The best Project Managers I know have backgrounds in marketing. Wow, did I really just type this! Where did it come from? Usually on the projects I lead, the marketing team members are the ones who show up late for meetings, talk incessantly using jargon from the Harvard Business Review, complain that they don’t have time to complete their tasks, and shoot down ideas because they “won’t delight the customers.” So why do I think marketers make good project managers?
Well, first of all I have a lot of good friends who are in marketing that are smart, creative, organized, and reliable. These traits alone would make them good Project Managers. But, what separates them is they know how to market a project!
You see in my experience, projects need to be marketed. A project needs to be spun into a cohesive and interesting story that is communicated throughout an organization. The reasons for this:
- Projects often bring “unknowns” and “fear” to an organization
- You want to generate alignment and interest
- Want to create excitement about the benefits of the initiative
- The need to stop any ugly rumors or speculation about the project
- To separate and differentiate your project from other initiatives.
So as a Project Manager there is value and a need to market a project. I would argue that marketing starts on Day 1. When I start a new project, my immediate thoughts are to find an interesting project name and to start thinking about how to position the potential benefits.
The PMBOK lumps marketing under the Project Communications Management Knowledge Area with the plan being built in the Plan Communications (10.2) Process Group. I like to start my marketing plan earlier – way back when the Project Charter (4.1) is developed. The Plan Communications process ultimately defines the details (and how to go about executing the plan), but the “what” and “how” to market the project must be developed earlier.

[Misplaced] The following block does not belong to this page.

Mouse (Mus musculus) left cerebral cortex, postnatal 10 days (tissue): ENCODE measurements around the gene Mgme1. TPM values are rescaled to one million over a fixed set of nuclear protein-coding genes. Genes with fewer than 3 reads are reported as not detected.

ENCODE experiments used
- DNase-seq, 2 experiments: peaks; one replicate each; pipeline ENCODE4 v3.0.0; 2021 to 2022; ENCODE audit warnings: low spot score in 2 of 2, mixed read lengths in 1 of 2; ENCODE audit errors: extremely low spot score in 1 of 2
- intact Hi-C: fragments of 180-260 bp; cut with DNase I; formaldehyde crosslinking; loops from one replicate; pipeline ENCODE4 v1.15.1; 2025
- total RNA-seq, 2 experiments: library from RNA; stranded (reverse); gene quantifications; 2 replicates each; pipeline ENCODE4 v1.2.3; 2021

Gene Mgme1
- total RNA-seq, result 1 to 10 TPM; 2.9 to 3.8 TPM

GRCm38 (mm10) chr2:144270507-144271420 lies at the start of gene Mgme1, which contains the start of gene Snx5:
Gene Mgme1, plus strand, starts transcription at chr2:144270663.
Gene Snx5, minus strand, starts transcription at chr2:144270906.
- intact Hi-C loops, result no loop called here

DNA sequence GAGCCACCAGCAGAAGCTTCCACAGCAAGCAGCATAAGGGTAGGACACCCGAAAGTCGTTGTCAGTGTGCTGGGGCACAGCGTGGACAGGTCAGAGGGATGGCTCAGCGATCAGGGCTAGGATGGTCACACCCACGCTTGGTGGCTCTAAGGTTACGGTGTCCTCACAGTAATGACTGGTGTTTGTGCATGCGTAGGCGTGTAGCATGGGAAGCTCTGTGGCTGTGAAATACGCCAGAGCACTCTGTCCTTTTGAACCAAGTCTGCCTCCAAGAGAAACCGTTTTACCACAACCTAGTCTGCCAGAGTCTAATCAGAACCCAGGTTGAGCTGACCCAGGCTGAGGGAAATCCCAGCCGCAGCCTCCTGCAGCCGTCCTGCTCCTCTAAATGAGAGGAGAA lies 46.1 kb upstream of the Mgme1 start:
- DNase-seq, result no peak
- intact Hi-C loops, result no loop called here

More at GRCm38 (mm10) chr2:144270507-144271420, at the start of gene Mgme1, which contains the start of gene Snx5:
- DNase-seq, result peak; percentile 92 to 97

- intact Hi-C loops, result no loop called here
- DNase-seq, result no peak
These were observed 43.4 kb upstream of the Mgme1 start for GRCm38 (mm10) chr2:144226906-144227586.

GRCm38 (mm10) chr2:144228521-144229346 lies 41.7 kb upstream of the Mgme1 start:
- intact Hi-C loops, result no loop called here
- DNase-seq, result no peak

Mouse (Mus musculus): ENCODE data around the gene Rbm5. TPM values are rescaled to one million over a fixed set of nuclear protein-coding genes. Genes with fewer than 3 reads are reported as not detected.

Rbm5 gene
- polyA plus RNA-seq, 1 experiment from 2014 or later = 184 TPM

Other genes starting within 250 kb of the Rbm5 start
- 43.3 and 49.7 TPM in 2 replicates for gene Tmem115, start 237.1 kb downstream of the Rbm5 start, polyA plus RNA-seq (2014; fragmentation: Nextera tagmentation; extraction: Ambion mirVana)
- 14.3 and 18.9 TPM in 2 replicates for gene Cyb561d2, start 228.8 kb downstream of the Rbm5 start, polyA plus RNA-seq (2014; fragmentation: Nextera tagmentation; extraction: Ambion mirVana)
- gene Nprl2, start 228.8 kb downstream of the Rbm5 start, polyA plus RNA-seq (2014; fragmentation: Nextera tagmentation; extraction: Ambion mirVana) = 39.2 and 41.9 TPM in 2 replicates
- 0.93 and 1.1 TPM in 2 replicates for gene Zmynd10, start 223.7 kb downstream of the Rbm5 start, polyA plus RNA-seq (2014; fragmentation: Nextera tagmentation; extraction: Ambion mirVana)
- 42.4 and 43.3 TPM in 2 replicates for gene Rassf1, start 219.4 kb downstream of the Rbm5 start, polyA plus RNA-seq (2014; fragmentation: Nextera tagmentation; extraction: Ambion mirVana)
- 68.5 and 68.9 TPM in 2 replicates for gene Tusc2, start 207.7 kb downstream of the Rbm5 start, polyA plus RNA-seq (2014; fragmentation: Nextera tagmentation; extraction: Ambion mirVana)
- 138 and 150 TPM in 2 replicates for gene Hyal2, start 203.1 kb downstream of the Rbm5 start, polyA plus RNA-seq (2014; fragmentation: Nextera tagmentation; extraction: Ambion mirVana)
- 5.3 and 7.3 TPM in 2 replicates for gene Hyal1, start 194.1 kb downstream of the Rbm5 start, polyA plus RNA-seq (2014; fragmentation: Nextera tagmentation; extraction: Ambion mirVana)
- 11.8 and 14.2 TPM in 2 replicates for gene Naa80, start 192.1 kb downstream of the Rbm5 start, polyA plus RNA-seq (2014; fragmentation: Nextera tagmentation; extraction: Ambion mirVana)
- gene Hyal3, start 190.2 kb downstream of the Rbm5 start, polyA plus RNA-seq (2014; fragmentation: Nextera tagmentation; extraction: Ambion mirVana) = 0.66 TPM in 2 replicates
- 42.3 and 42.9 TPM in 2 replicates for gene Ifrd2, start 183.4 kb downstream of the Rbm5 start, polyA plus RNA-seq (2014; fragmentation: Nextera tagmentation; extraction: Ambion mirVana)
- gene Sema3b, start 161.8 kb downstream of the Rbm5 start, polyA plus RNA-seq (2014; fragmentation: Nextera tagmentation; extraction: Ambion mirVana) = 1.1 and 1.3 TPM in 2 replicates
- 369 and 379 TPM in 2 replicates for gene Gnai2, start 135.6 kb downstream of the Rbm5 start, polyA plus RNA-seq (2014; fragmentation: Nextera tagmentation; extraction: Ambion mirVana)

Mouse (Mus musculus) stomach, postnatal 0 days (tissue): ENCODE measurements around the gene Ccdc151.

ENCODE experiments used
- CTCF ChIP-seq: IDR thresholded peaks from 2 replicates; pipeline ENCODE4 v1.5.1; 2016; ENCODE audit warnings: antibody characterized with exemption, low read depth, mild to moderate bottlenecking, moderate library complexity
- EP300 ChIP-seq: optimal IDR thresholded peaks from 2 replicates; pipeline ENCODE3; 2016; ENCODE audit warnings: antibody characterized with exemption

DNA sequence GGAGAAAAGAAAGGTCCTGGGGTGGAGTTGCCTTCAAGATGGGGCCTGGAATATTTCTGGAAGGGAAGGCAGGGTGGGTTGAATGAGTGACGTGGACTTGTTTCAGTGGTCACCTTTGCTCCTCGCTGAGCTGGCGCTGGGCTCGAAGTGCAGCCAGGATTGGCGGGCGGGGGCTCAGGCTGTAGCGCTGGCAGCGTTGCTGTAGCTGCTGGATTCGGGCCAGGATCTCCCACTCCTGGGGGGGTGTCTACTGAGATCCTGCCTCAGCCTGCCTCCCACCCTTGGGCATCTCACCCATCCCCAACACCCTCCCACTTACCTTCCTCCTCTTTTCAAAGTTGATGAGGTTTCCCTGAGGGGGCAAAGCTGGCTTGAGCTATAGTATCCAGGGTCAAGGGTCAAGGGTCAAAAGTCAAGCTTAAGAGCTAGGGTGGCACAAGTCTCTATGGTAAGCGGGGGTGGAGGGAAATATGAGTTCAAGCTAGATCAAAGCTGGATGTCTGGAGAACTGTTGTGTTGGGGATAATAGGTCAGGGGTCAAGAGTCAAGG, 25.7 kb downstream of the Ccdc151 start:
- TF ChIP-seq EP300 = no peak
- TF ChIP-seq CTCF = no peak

As a project manager, here are a few ideas on how to market your project:
- Give your project an interesting name to build recognition and awareness.
- Create a project logo and tag-line that will create interest, buzz, and awareness.
- Print banners or inexpensive promotion items (like engraved pens) with the project name or tag-line to help generate recognition and interest.
- Create a unique presentation template with your logo and branding, so that all projects presentations have a standard, coordinated, professional look and feel.
- Publish a monthly or quarterly project newsletter to your organization and focus on the customer needs the project will solve.
- Create a project blog using a WordPress Theme, that can be read by your organization. Team members can contribute content to the blog, or you can invite others in as guest bloggers.
- If you company has a corporate newsletter publish articles in it about your project that focus on the high level benefits and key deliverables.
- Do “road-shows” where you visit remote facilities to discuss the project, its benefits, and the key milestones. This helps to build awareness, interest and excitement about your project, outside the home office.
It’s important that you don’t over-hype or over-promise the deliverables of your project, always be realistic. When presenting and meeting with others on behalf of your project, focus on the end results and the benefits to your organization. Remember to tell an interesting story that brings your project to life! Giving your project a personality allows people to relate and identify with it.
So the next time you come in contact with a hard-working marketing person (they usually work between 10am and 4pm, with a 1 hour lunch in between), remember their value to your project and thank them for their efforts.
In the end, what matters is that your project meets or exceeds its defined objectives. A well executed marketing plan builds alignment, interest and excitement that will help you reach your objectives and “delight your customers.”
What do you think? Do you have other project marketing ideas or success stories? Please share.